New Swedish Study Links Acetaminophen with Language Delays

A new study including 754 Swedish women reveals that taking acetaminophen during pregnancy may be linked to language delays in children. Acetaminophen is a common over-the-counter pain and fever reliever that can pass into breast milk and may harm a nursing baby.

The study revealed that women who took this medication during their gestational period delivered children with more language delays as compared to others who did not. The delays were observed more in girls around the age of two as compared to boys who did not exhibit such delays. One possible cause could also be because boys typically develop language skills more slowly than girls.

For the most part, the use of acetaminophen during early stages of the pregnancy was found to be rather common with a whopping 59% of expectant mothers taking the medication at least once in their first trimester. Some even admitted to taking around 100 pills during that time.

The primary analysis of the study compared expectant women with a higher exposure, such as those who used the medication more than 6 times after conceiving with others who didn’t take any at all.

The baseline for detecting language delays was set at fewer than 50 words at 30 months. Researchers compared the mothers’ acetaminophen use with their children’s language development screenings and scores and found that approximately 10% of the children taking part in this study exhibited language delays at 30 months.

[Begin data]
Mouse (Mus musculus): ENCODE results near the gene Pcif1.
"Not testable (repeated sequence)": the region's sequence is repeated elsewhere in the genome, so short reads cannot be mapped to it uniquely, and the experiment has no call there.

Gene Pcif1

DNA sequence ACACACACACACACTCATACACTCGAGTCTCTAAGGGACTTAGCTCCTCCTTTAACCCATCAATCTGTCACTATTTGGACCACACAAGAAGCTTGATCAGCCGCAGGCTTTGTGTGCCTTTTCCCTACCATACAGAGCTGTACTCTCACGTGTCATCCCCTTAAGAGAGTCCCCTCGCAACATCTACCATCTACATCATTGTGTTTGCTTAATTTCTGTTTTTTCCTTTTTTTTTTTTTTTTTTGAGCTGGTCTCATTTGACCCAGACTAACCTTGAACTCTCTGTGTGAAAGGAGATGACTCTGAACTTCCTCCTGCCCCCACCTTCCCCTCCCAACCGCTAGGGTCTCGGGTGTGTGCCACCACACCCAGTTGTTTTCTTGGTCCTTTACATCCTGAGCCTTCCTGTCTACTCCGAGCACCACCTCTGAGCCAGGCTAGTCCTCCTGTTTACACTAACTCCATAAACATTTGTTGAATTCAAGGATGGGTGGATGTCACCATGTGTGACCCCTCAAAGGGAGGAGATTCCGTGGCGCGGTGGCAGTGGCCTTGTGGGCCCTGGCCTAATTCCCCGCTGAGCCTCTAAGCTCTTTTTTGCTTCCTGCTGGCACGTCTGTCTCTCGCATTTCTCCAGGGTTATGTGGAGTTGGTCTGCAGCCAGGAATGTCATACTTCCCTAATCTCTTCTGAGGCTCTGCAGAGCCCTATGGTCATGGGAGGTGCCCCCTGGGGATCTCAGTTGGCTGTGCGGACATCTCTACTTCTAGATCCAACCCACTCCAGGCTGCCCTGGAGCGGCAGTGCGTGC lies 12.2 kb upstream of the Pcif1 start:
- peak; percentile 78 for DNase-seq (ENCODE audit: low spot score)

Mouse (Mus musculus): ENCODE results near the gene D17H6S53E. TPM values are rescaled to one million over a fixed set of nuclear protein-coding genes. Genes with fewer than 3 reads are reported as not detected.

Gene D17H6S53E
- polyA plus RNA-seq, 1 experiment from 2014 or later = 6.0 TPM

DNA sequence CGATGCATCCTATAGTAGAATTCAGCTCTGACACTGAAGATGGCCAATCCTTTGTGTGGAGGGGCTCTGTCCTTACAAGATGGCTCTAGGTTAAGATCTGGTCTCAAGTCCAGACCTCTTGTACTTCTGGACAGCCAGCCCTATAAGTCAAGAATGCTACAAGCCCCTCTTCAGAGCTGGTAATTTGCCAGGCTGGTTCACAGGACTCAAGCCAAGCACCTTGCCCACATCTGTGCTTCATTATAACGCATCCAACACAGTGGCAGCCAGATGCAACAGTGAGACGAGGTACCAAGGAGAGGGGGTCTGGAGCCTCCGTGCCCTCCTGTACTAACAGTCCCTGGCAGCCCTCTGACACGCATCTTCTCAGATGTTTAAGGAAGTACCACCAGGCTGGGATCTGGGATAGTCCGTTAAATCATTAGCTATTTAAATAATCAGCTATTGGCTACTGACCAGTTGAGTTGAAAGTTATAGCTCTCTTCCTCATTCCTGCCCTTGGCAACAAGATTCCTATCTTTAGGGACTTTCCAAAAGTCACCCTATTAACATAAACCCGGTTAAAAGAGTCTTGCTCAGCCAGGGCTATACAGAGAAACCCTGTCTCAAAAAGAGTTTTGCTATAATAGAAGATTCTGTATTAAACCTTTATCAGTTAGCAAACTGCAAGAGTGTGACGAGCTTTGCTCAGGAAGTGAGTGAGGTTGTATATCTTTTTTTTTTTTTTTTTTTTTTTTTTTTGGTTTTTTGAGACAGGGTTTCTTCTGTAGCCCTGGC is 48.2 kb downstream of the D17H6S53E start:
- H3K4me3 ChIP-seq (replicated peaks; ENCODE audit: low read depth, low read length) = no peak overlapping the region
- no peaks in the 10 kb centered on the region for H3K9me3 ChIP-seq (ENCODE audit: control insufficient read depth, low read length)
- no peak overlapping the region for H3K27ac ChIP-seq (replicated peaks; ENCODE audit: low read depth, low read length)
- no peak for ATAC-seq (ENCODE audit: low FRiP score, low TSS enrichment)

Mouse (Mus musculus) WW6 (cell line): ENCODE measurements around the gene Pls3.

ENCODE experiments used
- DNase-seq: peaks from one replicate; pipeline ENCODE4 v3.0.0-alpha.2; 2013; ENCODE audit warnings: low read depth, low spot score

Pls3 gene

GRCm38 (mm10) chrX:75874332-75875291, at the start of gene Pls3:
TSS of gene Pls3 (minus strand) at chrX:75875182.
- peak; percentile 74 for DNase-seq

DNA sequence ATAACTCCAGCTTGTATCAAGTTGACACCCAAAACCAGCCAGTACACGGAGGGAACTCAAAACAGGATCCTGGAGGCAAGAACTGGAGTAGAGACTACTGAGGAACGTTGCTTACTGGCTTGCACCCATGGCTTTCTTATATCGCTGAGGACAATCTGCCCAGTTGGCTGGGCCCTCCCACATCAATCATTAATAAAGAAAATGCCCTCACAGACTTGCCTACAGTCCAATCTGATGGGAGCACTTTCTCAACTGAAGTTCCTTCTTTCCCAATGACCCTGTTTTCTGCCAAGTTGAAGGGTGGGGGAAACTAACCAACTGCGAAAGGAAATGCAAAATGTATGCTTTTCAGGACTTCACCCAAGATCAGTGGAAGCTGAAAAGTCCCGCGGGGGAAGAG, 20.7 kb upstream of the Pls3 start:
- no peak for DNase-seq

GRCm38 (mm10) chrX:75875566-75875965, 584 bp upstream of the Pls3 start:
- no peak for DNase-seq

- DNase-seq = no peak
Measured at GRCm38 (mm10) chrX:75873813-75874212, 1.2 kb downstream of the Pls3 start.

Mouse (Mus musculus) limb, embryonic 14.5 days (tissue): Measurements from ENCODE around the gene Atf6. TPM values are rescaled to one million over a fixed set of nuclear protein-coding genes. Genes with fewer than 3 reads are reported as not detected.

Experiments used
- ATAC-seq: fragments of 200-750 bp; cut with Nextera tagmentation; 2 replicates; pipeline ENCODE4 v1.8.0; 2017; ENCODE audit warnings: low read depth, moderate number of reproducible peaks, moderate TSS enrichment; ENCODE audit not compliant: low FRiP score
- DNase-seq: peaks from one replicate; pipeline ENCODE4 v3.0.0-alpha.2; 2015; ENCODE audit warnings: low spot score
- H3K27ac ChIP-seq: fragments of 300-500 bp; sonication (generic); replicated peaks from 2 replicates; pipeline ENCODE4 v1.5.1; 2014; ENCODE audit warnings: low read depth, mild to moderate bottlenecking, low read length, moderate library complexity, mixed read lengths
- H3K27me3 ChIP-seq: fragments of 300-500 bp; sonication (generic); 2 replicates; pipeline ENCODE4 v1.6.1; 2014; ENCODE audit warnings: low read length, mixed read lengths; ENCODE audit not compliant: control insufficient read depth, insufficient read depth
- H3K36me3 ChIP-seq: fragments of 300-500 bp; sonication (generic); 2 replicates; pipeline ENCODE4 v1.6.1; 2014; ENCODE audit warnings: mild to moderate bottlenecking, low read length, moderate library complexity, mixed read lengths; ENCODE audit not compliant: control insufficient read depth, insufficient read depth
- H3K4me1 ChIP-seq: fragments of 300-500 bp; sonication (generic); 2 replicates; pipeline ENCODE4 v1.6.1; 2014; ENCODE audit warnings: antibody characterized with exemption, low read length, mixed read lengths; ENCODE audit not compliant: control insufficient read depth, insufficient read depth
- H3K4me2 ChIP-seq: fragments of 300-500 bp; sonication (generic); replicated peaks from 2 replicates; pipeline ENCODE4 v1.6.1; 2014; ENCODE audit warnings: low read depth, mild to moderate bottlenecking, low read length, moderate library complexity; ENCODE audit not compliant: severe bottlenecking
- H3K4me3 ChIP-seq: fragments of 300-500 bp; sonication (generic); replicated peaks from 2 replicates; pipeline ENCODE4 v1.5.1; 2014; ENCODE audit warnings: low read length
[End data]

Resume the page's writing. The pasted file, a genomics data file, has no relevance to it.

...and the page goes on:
Of these, girls conceived from the high acetaminophen subjects exhibited nearly 6 times more language delays that others who had not used any medication. In addition, women who took more pills showed higher levels of acetaminophen in the urine and their daughters showed more language delays as well.

At the same time, the study did not show any substantial difference in language delays for boys, regardless of whether their mothers  took any acetaminophen or not.

While the reason for this difference has not been established by the researchers, they do propose one plausible theory. Typically, girls at 30 months do have more vocabulary than boys and having used acetaminophen during pregnancy may have diminished that advantage.

These new findings also remain consistent with earlier research that links prenatal exposure to acetaminophen to children with a higher rate of communication issues or others with a decreased IQ. Plus, use of the same medication while pregnant has also shown links with more cases of ADHD in children.

The Swedish research will go on monitoring children tested at the age of 2 and will re-assess language development when they turn 7. Other studies in the same field indicate that children with less than optimal learning development at a younger age continue to have developmental disorders and learning issues later on in life.

If further findings in the study can establish confirmed consequences, then it could be a game changer in the way acetaminophen has been used so far. Surprisingly, the medication is considered safe to take during pregnancy, and can also be a common ingredient in other over-the-counter medications.

Another alarming fact about acetaminophen is that not all women who take this medication do so for medical reasons alone. In fact, women may do so for others like trouble sleeping, anxiety and even depression.

Researchers involved in the Swedish study and other experts warn about the indulgent use of acetaminophen and speculate that just because something has been in use for so long, it should not be assumed as safe to use.

Data for this research was collected from the Swedish Environmental Longitudinal Mother and Child Asthma and Allergy Study (SELMA).